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Conversations with Zaidy –  A Story of Faith by Robert Kremnizer

Reviewed by Ch. Maj Elie Estrin, USAFR

I picked up the book because it was short and small, not because I expected anything out of it. The title made me a bit wary it was going to be a schlocky piece of work. The premise: a fictional religiously observant grandfather (Zaidy) sits down with an equally fictional disinterested grandson (Joseph/Yossel), and over 135 six-inch pages, they work out some of the stickier elements of jiving modern society with the basics of Jewish faith.

But after wading through the first few pages, my cynicism gave way to appreciation. The author, Robert Kremnizer, is not a rabbi. In fact, he’s a lawyer by trade. But his gentle pen flows easily. Instead of a heavy-handed cringefest turning beautiful ideas into tropes and oversimplifications, I found myself appreciating his gentle and creative way of making deep and delicate points, as he weaves his way through the conversation between grandfather and grandson making subtle point after subtle point. And perhaps it only makes sense that a lawyer could write a book like this—he builds up the argument successfully, allowing the reader to be the silent jury.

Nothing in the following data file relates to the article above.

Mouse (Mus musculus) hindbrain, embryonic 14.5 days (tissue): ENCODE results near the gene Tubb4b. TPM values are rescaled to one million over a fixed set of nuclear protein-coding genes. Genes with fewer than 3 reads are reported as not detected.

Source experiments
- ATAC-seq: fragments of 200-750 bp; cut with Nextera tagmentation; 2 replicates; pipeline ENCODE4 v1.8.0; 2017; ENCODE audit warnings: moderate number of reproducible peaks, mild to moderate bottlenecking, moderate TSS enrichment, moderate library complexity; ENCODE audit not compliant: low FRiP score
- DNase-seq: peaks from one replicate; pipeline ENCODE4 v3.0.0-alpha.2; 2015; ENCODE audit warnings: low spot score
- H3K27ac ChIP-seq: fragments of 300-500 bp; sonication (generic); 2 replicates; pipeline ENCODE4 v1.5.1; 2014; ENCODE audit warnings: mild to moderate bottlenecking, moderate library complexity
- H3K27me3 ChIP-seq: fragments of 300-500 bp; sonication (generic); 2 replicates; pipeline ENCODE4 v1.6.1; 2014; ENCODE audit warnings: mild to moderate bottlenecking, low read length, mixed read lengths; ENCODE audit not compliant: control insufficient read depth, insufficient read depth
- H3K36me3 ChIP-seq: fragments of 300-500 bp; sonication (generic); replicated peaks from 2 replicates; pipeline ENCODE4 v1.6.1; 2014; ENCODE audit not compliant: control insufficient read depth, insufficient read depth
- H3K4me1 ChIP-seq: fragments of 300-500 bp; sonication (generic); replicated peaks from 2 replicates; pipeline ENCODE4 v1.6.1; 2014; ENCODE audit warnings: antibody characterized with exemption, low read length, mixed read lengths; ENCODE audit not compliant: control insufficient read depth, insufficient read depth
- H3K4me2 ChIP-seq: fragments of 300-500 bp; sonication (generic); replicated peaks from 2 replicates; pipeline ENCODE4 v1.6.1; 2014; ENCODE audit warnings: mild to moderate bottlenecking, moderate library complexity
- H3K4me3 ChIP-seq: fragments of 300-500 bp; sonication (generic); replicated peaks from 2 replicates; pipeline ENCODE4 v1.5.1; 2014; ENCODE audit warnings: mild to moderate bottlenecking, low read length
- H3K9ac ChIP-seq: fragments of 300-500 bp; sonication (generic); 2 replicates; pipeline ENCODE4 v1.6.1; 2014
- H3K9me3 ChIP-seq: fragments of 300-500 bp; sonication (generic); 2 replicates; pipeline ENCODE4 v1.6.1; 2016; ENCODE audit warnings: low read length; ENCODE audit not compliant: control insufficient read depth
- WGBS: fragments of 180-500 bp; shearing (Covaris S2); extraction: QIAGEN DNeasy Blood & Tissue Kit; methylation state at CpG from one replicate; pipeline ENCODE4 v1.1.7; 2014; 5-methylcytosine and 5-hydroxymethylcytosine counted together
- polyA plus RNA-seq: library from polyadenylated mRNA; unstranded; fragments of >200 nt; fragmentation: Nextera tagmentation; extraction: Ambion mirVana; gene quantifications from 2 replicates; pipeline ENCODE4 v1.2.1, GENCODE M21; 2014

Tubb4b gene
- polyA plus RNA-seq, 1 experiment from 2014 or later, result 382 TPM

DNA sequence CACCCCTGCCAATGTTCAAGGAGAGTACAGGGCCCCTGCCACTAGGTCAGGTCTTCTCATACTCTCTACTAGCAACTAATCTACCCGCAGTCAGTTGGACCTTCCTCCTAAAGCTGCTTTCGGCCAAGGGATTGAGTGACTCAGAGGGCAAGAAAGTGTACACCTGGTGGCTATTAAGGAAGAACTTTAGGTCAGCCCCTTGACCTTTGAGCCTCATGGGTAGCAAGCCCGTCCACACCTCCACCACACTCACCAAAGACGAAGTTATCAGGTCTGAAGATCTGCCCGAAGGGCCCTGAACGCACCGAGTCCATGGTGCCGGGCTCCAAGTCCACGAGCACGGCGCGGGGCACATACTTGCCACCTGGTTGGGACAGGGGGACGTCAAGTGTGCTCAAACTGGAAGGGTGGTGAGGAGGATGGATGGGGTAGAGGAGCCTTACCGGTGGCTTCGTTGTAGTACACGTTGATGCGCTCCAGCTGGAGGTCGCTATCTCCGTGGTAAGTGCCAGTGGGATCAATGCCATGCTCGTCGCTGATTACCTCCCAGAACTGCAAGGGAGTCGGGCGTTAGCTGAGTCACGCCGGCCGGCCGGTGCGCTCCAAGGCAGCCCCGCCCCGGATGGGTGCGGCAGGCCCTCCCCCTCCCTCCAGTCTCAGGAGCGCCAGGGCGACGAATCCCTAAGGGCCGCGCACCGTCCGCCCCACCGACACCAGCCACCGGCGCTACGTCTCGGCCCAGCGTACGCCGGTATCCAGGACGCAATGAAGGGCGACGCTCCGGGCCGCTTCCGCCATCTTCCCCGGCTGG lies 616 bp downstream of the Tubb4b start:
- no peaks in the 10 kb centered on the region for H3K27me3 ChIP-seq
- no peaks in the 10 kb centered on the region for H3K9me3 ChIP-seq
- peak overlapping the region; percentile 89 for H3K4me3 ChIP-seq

This isn’t the Australian Kremnizer’s first foray into the spiritual. One of his books, The Ladder Up, forms the basis of one of Aleph’s correspondence courses. But this is his first work of fiction. I found myself mentally comparing it to Tuesdays with Morrie—equally thought provoking, impactful, sweet and short.

If you’re looking to understand Jewish theology but don’t have the patience to drag yourself through philosophy or theology tomes, this is an excellent book to explore subjects such as G-d’s existence, His relationship with mankind, the Chosen People, and the horrors of the Holocaust without straining the mind. A close friend of mine began using it as a teaching tool in his 8th grade classroom. My nephew is lucky enough to be in his class, and he reported great appreciation for the class. “It helps us get the answers to many of the things we’ve wondered,” he told me.

It should be pointed out that this book is a starter. It doesn’t pretend to give all the answers, but it does do an admirable job of presenting the ideas that make up the fundamental fabric of Judaism so that the reader is well enough intrigued to study the original texts with greater appreciation.

And perhaps eventually the reader too will learn to be a master of loving mentorship, and bring this wonderful Zaidy to life within their own person.

Originally published in the Tishrei 2023 issue of The Jewish American Warrior.